Alabama state Treasurer Melba Till Allen, who personally decides which state banks get what portion of more than $400 million in state deposits, was accused yesterday of using her office to get loans and other favors for herself.

The Alabama Ethics Commission recently reported that Allen, while getting an annual salary of about $23,000 had been a party to almost $3 million in loans since she took office in 1974.

A Montgomery County grand jury yesterday returned four indictments accusing her of getting favors by wrongly using the office she holds.

Allen, who has repeatedly denied any wrongdoing, surrended herself to the county sheriff's department and was released on bond.

In addition to allegedly using her influence over state money in return for loans for herself, Allen is charged with accepting the use of a plane belonging to a ctontroversial Pensacola, Fla., businessman, Ed Gregory, who until recently owned five banks in Alabama.

If Allen is found guilty of all the charges against her, she could receive up to 33 years in prison and $33,000 in fines.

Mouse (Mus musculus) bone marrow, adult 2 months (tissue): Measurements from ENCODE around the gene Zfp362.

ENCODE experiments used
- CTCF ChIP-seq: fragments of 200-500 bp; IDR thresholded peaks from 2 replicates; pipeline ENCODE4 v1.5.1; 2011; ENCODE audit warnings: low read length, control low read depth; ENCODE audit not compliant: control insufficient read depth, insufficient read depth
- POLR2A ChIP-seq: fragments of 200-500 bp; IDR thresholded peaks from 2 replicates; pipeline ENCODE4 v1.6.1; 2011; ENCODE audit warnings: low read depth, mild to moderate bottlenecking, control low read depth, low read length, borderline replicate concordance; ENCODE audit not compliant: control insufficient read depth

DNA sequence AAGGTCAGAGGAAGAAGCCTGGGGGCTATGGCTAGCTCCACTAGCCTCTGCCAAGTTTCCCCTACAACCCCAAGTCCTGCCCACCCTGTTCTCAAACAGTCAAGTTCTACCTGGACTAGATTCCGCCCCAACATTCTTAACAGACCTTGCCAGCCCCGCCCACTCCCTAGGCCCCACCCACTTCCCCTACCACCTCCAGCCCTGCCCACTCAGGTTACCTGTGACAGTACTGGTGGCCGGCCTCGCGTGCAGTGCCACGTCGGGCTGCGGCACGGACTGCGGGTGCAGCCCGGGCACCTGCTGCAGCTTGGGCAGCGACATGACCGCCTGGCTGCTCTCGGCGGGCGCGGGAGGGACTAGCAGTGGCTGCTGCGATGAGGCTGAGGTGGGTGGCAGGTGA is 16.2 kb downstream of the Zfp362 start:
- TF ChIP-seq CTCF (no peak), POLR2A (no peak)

Revelations concerning her financial empire emerged last year after a fire destroyed the main building at her "Star Over Alabama" amusement park project in the northwest part of the state.

The Birmingham News discovered a tangle of finances associated with the project and reported last fall that the state treasurer apparently had not reported all her loans to the ethics commission. When the commission investigate, it asked that all banks in Alabama report any actions with the 45-year-old Allen.

The commission found that Allen, on her annual salary of about $23,000 had loans to her or her interests of $2,929,964.61 from banks in the state.

Further, the banks reported to the ethics commission that Allen - individually, with her family, in partnership or as a corporate officer - got 130 loans from 58 banks in 31 of Alabama's 67 counties since 1974, when she was elected treasurer.

Of the 130 loans, 78 totalled $1,725,950.73 and were still owed as of last Dec. 1.